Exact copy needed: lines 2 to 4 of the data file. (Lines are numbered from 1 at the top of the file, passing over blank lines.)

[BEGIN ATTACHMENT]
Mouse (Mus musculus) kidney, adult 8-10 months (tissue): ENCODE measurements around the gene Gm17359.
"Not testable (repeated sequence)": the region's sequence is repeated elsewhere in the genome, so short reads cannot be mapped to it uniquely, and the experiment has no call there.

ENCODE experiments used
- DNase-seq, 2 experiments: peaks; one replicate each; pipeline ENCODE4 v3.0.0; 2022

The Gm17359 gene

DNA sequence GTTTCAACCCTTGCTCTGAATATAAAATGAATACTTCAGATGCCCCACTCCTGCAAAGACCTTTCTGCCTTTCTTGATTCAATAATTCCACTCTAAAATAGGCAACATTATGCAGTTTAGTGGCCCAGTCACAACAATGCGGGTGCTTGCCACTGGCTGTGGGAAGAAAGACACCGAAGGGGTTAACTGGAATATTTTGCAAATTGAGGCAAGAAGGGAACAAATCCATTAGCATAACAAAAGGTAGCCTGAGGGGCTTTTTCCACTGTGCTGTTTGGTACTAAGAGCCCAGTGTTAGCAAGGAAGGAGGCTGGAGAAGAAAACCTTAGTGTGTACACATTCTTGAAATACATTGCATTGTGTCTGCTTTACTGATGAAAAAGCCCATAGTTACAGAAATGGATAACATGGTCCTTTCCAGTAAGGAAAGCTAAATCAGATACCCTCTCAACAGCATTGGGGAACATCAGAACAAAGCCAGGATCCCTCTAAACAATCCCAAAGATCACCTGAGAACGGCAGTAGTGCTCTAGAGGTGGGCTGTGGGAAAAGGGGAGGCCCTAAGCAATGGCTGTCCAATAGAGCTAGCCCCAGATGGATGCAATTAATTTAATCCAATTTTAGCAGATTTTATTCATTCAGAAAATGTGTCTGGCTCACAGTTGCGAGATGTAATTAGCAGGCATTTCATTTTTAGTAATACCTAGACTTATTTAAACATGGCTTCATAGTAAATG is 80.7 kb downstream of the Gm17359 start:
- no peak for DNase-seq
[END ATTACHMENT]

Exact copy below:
"Not testable (repeated sequence)": the region's sequence is repeated elsewhere in the genome, so short reads cannot be mapped to it uniquely, and the experiment has no call there.

ENCODE experiments used
- DNase-seq, 2 experiments: peaks; one replicate each; pipeline ENCODE4 v3.0.0; 2022